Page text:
Onslaught Microencapsulated Insecticide is now labelled for use in preparing poison bait for yellowjacket control (read and follow label instructions). See Using Poison Bait To Control Yellowjacket Wasp Nests for details regarding bait preparation and deployment.

One or two bait stations per acre (see page cited above) should be sufficient to maintain control in most situations. Start baiting about mid-summer, replace baits about every three days until the level of control you want is achieved. Don't start much earlier than mid-summer since the low number of foraging yellowjackets prior to this time will limit the effectiveness of the bait.

***Because all wasps on predators they are considered beneficial insects, especially in agricultural systems. This benefit, however, must be weight against the potential for losses as outlined above.


Thursday, June 09, 2011

Wood Treatment With Bora Care or TimBor

Boric acid, or borate salt, is an excellent wood preservative, fungicide (kills rot fungi) and insecticide. It is very low toxicity, has low environmental impact and is relatively cheap. It is an ideal material for treating both hardwood and softwood against attack by fungi (dry rot fungi), and insects. The only real downside is that borate compounds are generally water soluble so must be used in dry environments or protected with a finish of some kind that seals them in the wood.

Borates are available as dry powders (TimBor and others) or as glycol-based liquid concentrates (Bora Care and others). Glycol is intended to improve the penetration of borate into wood fibers but studies have not definitively demonstrated an advantage over simple water solutions. Glycol-based products are also somewhat more expensive than powder forms.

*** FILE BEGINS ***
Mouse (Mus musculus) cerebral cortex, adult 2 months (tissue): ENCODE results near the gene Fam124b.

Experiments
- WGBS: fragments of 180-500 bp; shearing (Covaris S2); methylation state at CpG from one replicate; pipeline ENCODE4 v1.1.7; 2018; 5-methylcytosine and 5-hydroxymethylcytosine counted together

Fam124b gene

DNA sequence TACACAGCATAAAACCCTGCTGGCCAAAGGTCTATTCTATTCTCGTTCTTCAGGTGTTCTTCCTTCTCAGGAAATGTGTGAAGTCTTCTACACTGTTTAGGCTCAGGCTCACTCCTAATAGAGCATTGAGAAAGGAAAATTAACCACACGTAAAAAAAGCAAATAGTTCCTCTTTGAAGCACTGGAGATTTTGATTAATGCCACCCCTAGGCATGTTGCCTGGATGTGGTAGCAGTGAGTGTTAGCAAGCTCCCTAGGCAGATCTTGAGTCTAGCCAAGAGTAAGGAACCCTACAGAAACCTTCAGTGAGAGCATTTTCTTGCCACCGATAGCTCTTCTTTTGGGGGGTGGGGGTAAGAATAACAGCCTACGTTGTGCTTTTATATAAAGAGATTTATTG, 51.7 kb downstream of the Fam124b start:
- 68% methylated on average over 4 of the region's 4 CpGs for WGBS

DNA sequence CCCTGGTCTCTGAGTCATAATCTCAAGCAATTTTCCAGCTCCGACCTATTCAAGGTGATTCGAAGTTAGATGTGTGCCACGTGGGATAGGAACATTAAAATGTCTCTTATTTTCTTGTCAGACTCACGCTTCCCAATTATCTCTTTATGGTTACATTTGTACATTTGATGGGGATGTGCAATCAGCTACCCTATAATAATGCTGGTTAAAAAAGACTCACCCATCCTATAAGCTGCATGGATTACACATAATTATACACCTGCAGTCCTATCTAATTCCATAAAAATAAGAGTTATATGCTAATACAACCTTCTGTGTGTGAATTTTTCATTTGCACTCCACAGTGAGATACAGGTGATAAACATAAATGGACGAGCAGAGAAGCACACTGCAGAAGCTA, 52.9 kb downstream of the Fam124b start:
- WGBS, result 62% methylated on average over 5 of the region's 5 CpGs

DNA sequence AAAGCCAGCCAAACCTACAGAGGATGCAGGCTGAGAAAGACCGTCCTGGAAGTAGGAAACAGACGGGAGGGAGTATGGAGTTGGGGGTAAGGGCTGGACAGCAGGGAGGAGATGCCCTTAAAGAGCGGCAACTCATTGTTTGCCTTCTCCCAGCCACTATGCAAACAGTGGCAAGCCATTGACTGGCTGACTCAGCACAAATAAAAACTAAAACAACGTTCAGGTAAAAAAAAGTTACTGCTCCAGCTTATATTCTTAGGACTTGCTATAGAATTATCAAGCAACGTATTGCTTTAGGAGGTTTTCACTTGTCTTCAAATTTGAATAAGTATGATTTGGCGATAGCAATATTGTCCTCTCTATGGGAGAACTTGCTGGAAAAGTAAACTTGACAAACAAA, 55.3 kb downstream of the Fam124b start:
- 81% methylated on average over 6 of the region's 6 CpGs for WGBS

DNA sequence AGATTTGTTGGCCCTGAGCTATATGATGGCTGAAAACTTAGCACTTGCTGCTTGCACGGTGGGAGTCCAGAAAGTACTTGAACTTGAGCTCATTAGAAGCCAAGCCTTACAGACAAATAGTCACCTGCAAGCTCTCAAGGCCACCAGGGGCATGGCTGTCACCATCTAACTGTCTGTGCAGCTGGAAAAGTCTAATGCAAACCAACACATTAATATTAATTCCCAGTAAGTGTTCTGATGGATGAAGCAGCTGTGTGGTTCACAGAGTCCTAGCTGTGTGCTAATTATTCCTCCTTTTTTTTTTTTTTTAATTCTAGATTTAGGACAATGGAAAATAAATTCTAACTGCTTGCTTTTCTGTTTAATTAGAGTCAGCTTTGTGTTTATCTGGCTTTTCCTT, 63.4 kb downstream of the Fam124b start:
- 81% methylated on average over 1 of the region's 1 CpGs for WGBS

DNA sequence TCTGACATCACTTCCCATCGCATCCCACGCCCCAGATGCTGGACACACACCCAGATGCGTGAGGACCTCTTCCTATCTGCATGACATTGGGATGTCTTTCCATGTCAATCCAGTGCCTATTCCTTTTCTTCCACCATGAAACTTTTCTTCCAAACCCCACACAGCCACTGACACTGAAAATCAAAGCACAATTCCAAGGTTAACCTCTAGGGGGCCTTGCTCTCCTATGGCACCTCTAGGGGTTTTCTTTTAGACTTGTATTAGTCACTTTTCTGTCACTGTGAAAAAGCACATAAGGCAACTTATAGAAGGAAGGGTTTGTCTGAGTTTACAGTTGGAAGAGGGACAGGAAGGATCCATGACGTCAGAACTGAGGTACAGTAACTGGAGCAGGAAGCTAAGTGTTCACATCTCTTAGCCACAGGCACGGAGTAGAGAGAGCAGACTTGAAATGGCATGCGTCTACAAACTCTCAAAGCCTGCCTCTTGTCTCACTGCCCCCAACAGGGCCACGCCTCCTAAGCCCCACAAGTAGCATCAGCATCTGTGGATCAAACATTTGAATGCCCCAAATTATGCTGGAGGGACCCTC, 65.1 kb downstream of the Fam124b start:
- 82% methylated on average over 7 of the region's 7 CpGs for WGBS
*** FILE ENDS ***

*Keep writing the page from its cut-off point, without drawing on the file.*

Both TimBor and Bora Care should be applied to dry, unfinished wood surfaces with a pump sprayer or paint roller. Two coats are sometimes needed (see product label). Powder forms like TimBor can also be applied as a dry powder to wall voids for carpenter ant treatments.

Borate wood treatments are generally not available in stores but are available here.


Tuesday, June 07, 2011

Small, Brown, Hardshell Bugs!

Have you ever found small, brown, slow-moving bugs crawling around your house that appear to have a hard-shell? If you look closely the hard cover appears to be split down the back.

These are beetles, probably one of several "stored product" beetles that infest dry foods and natural fabrics. If the beetles appear black, or mottled with red/gray/black, instead of brown they are probably one of the dermestid (Dermestidae) carpet beetles but the brown ones are likely one of the anobiid (Anobiidae) beetles, for example the cigarette or drugstore beetles.

If the brown/black beetle has a tan stripe across the back it is probably the larder beetle, another one of the dermestid beetles.

This very large and diverse group of beetles are specialist scavengers on dead plant and animal products. They evolved as nature's master recyclers that help breakdown and decompose dead plant and animal tissue. If you think about it from the beetle's point of view a piece of wool cloth (or animal carrion) or a dog biscuit (or cache of seeds) is just another dead animal or plant, and something good to eat.

Larval Stage
The larvae of all these different beetles are the real recycling workhorses whereas the adults are simply there to ensure the next generation. Depending on the species, larvae can survive on a wide range or natural plant and animal matter, from cereal stored in cupboard to the wool rug in the den. In more natural situations they would feast on dead plant material or animal carcasses.

When you find the beetles indoors it usually means there's an infestation somewhere in the house. The beetles are harmless but obviously if the infestation is large damage can be done to your stored food or natural fabrics.

See the pages cited above for ways to detect and manage infestations of stored product beetles. Once the infestation is found and cleaned up you can treat the surrounding area with one of the new Botanical Insecticides like EcoPCO AR-X to eliminate any stragglers that may have been missed.